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No. 02-3195

(D.C. No. 01-CV-2554-KHV)

(D. Kan.)


Before LUCERO, McKAY, and BALDOCK, Circuit Judges.

After examining the briefs and appellate record, this panel has determined unanimously to grant the parties' request for a decision on the briefs without oral argument. See Fed. R. App. P. 34(f); 10th Cir. R. 34.1(G). The case is therefore ordered submitted without oral argument.

Plaintiff/appellant Jeborah Diebold appeals from the district court's order dismissing, for failure to state a claim, her diversity action alleging retaliatory discharge for whistleblowing. Our jurisdiction arises under 28 U.S.C. § 1291. We conclude that Ms. Diebold failed to allege facts supporting her claim that defendant Sprint terminated her in retaliation for reporting Sprint's violation of laws pertaining to public health, safety, or general welfare. Thus, we affirm.

We review the dismissal under Fed. R. Civ. P. 12(b)(6) de novo, accepting all well-pleaded factual allegations as true and viewing them in the light most favorable to appellant. Sutton v. Utah State Sch. for Deaf & Blind, 173 F.3d 1226, 1236 (10th Cir. 1999). Dismissal is not proper "unless it appears beyond doubt that the plaintiff can prove no set of facts in support of [her] claim which would entitle [her] to relief." Id. (quotation omitted).

To state a claim for retaliatory discharge under Kansas law, Ms. Diebold had to allege facts showing that she had a reasonable, good faith belief that Sprint "was engaged in activities in violation of rules, regulations, or the law pertaining to public health, safety, and the general welfare," that she reported the violation "to either company management or law enforcement officials," and that she was "discharged in retaliation for making the report." Palmer v. Brown, 752 P.2d 685, 690 (Kan. 1988). As the district court pointed out, Ms. Diebold did not allege that Sprint violated any laws, however. She alleged only that Sprint required her to retract an e-mail that she sent to fellow employees regarding an alleged Anthrax scare on threat of termination if she refused to retract it; that Sprint told her its Public Relations and Corporate Security departments would handle its public response to the Anthrax scare; that she sought to stop Sprint from some unspecified "unlawful conduct" by communicating with "higher authorities of Sprint regarding her concern for the health and safety of workers and the general public," and that, after she did so, Sprint told her she was terminated for reporting "the Anthrax to others" without the authority to do so. Aplt. App. at 49-50. We agree with the district court that these facts simply do not identify what Sprint did to violate any policy, regulation, or law such that a claim has been stated for retaliatory discharge.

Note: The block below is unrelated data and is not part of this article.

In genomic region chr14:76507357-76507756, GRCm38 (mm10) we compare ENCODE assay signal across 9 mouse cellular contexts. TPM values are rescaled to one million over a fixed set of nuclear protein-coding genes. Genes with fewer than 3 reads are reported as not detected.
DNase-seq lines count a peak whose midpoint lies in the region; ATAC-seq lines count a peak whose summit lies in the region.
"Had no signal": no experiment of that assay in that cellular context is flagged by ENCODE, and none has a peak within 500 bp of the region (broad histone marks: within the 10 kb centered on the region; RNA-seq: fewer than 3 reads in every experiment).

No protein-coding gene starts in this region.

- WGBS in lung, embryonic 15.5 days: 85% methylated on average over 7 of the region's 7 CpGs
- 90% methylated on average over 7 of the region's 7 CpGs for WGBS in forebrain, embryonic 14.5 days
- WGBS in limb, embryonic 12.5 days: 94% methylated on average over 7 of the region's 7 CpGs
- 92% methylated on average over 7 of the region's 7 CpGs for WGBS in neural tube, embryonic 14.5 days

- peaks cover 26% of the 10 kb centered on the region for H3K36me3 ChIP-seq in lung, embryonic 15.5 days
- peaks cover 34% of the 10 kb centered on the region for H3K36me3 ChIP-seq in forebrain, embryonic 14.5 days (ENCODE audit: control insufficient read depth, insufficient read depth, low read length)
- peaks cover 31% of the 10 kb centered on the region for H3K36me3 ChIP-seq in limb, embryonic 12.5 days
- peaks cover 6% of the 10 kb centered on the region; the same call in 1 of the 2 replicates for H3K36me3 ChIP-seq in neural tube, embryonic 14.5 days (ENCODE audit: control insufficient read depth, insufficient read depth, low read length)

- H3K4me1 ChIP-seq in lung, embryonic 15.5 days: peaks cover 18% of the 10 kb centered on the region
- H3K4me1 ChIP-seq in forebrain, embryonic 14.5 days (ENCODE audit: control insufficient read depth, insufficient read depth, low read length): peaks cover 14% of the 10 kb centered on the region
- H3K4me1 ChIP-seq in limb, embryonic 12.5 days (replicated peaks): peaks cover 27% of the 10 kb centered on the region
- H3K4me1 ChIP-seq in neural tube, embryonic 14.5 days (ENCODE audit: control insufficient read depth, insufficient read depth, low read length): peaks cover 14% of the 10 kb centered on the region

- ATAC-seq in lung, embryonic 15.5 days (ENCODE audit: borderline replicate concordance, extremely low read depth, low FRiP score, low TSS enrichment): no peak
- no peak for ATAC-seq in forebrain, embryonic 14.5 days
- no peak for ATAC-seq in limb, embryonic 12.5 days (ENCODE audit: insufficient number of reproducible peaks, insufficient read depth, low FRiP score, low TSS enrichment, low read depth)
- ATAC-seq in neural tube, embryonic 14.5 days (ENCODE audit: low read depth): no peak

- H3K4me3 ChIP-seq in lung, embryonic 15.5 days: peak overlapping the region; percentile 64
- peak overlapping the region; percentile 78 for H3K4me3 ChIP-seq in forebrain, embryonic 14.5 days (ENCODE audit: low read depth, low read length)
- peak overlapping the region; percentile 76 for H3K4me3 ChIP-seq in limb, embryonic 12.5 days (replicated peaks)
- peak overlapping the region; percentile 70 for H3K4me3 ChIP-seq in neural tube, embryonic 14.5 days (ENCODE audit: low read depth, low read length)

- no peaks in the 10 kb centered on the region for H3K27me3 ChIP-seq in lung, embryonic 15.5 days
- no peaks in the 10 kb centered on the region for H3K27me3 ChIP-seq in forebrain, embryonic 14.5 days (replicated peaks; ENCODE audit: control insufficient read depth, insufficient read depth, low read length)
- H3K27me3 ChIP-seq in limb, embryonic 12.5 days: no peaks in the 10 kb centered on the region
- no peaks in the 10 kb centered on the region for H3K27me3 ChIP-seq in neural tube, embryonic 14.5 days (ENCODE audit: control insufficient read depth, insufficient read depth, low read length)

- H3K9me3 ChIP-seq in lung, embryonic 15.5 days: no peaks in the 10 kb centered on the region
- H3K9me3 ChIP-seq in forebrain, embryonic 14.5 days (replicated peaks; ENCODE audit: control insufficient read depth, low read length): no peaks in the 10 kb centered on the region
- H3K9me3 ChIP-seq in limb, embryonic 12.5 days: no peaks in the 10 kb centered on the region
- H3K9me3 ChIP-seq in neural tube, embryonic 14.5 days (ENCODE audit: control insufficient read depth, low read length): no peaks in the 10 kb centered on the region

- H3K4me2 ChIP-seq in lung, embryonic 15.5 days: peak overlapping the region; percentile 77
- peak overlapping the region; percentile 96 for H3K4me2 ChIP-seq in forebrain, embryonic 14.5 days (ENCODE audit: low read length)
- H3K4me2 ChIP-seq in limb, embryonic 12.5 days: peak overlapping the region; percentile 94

Ms. Diebold's conclusory argument that "Sprint violated OSHA and other state laws when it's [sic] Lenexa facility and machine which sent out mail to employees and the public was shut down for contamination of Anthrax," Aplt. Br. at 7, is frivolous. For a company to respond to an Anthrax scare by temporarily shutting down a facility for investigation is not a violation of any law. Likewise, her claim that "[t]he Lenexa facility as well as the machines created a hazardous working environment which clearly violated OSHA," id., does not allege that Sprint violated the law. This is especially true given her factual allegations (which we accept as true for purposes of our analysis) that Sprint "notified the Department of Health regarding the Anthrax," "isolated the equipment in its Lenexa, Kansas facility and tested and/or decontaminated the equipment for Anthrax," "shut down its Lenexa facility for a period of time after the equipment [sic] to decontaminate the facility and/or the equipment," and that "due to the contamination of Anthrax and/or possible contamination of Anthrax, employees of defendant . . . were provided with antibiotics and/or other medication for Anthrax exposure." Id. at 48-50.

Although Ms. Diebold in her reply brief alleges that she was terminated for reporting "unsafe working conditions (Anthrax in machine that sends out Mail to Customers and Employees)," Reply Br. at 5, her amended complaint does not make that allegation. In fact, the amended complaint establishes that Sprint quickly responded to the Anthrax scare by shutting down the plant, isolating the equipment, and testing and/or decontaminating it before Ms. Diebold even sent her first e-mail.

The judgment of the United States District Court for the District of Kansas is AFFIRMED. Appellant's motion to file reply brief out of time is granted.

Entered for the Court

Bobby R. Baldock

Circuit Judge

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*. This order and judgment is not binding precedent, except under the doctrines of law of the case, res judicata, and collateral estoppel. The court generally disfavors the citation of orders and judgments; nevertheless, an order and judgment may be cited under the terms and conditions of 10th Cir. R. 36.3.

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